Art Doc of the Week | A Mixtape of Politically Charged YouTube Clips

This past week has seen a groundswell of political activism that portends a new era in American life and politics – a new era defined by both the country’s foundational anti-blackness, and measures of resistance against it that are both old (protest marches) and new (social media as a tool of organization and documentation.) The pushback, of course, comes in the wake of back-to-back-to-back extra-judicial assassinations that merely underscore what a precarious state blackness is for actual black people who inhabit actual black bodies – as opposed to non-black bodies that mimic and mine blackness while ducking the bill on any user fees.

It’s far too early to predict anything except more state sponsored violence as police departments around the country start deploying the same weaponry on U.S. citizens as have been routinely used on civilians around the world. Since the citizenship of African Americans has never been more than conditional, a gaseous item easily evaporated, many non-black Americans don’t see the problem – or the writing on the wall for themselves. Many are in rabid cheerleading mode. As tensions and outrages mount, here are eleven clips of black artists – from singers to poets to comedians – giving history, context and maybe even guideposts to what is happening right now, and how we might survive it.

1. Nina Simone

“To me, we are the most beautiful creatures in the whole world, black people, and I mean that in every sense, outside and inside. And to me we have a culture that is surpassed by no other civilization, but we don’t know anything about it.”

2. James Baldwin

“You want me to make an act of faith, risking myself, my wife, my woman, my sister, my children, on some idealism which you assure me exists in America, which I have never seen.”

3. Sonia Sanchez

“A country like America has never said I’m sorry for slavery, something called enslavement, something called inhumanity… The most important question we must answer in the 21st century is what does it mean to be human?”

4. Amiri Baraka

“But I ain’t come from a foolish tribe. We wants the mule, the land, you can make it three hundred years of blue chip stock in the entire operation… plus we want damages for all the killings and the fraud, the lynchings, the missing justice, the lies and frame-ups, unwarranted jailing… for all the music and dances you stole, the styles, the language…”

5. Lena Horne

“I’m not sure I want to be here and see what happens when the millennium is finished.” – Lena Horne, 1998

6. Essex Hemphill, Wayson Jones, and Michelle Parkerson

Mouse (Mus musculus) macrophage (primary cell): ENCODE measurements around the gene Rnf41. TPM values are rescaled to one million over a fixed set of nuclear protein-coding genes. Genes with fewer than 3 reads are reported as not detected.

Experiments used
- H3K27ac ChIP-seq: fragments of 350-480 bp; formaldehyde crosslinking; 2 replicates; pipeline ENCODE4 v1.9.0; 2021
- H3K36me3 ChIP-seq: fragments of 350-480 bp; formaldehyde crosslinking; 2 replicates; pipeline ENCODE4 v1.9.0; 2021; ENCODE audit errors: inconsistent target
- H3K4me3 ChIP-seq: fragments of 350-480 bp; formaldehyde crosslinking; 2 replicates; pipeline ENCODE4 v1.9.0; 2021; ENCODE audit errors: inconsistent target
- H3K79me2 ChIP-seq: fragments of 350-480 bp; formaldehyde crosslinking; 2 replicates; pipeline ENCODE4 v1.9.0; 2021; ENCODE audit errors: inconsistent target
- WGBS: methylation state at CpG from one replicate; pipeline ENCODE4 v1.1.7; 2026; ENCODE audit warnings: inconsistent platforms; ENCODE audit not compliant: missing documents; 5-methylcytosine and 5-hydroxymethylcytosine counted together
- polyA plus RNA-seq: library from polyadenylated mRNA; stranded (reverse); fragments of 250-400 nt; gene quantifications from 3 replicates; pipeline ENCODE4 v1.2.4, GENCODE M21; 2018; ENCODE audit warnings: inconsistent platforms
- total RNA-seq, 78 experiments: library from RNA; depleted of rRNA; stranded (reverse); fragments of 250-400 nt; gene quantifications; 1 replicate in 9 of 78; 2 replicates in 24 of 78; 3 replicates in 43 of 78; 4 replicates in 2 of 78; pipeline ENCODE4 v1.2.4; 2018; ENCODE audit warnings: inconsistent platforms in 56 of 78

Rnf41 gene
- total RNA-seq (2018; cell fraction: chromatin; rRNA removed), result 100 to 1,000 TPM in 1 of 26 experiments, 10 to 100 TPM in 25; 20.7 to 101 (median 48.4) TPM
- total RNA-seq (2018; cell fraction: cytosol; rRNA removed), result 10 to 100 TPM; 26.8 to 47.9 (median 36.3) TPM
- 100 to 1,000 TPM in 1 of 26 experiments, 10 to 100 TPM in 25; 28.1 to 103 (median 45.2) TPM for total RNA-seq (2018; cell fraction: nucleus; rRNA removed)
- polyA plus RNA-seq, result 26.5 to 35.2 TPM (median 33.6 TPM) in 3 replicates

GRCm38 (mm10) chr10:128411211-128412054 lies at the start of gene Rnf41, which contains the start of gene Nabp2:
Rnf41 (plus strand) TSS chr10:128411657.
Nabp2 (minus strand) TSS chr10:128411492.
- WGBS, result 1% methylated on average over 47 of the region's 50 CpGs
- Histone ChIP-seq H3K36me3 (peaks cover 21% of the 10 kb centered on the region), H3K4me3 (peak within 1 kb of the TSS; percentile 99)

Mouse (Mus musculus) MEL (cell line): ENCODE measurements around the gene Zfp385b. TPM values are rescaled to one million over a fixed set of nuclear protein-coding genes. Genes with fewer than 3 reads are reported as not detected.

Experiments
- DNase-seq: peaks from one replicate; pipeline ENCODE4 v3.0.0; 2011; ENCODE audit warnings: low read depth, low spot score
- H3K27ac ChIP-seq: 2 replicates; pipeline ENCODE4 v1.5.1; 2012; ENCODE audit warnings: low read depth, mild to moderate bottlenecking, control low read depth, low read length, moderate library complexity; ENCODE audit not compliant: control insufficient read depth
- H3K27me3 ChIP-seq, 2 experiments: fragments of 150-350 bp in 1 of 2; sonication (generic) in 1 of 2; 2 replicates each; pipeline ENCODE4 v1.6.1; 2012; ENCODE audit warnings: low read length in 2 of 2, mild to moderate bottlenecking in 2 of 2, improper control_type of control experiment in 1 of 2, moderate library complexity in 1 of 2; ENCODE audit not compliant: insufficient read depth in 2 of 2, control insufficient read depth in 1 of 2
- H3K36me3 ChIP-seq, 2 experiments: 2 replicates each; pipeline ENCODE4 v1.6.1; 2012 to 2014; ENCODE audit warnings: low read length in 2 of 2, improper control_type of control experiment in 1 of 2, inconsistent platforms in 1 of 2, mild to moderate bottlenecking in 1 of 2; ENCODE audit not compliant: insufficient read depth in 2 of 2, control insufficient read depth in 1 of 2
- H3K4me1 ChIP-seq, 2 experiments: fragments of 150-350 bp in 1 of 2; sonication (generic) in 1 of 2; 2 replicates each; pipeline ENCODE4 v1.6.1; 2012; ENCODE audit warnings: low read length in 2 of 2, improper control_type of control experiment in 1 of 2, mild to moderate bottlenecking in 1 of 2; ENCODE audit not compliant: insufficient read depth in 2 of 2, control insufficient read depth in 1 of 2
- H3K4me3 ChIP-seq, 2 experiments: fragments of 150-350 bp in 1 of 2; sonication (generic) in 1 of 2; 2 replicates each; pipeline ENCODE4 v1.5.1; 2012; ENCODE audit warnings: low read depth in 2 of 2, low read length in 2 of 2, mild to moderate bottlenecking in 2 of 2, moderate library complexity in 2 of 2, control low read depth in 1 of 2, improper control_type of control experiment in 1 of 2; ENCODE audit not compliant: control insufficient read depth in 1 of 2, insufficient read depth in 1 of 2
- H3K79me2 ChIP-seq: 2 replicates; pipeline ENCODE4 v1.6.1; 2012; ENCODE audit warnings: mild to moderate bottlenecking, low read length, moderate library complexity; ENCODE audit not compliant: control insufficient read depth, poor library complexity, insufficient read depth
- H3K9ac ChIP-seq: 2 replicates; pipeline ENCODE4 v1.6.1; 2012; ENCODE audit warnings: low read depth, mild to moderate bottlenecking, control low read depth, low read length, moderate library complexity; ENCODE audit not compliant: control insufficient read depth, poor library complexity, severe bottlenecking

“What will be bombed today – a playground full of nappy heads? Do you dread your house will cinder and fireman will stand around watching the block burn to the ground like a Salem witch? Do you see? Do you dread? Do the papers panic you?”

7. Patricia Corbett

“Those of us who stand outside the circle of this society’s definition of acceptable women; those of us who have been forged in the crucibles of difference – those of us who are poor, who are lesbians, who are Black, who are older – know that survival is not an academic skill. It is learning how to take our differences and make them strengths. For the master’s tools will never dismantle the master’s house. They may allow us temporarily to beat him at his own game, but they will never enable us to bring about genuine change. And this fact is only threatening to those women who still define the master’s house as their only source of support.” – Audre Lorde’s “The Master’s Tools”

8. Clint Smith

“Thomas Jefferson, when you told Sally Hemmings that you would free her children if she remained your mistress, did you think there was honor in your ultimatum?”

9. Eartha Kitt

The late icon speaks on being blackballed by the U.S. government after speaking out against the Viet Nam war while attending a White House luncheon. (This was recorded at a low volume, so adjust accordingly.)

10. Richard Pryor 

In this 1974 bit, Pryor gives a masterclass in spinning humor from trauma as he outlines how fraught with danger a traffic stop is for Black people – and where the fallout from that trauma might land.

11. Gil Scott Heron

The late soothsayer clarifies exactly what he meant when he said the revolution would not be televised.

Top image taken in Baton Rouge, LA on July 9, 2016.

Courtesy JONATHAN BACHMAN/REUTERS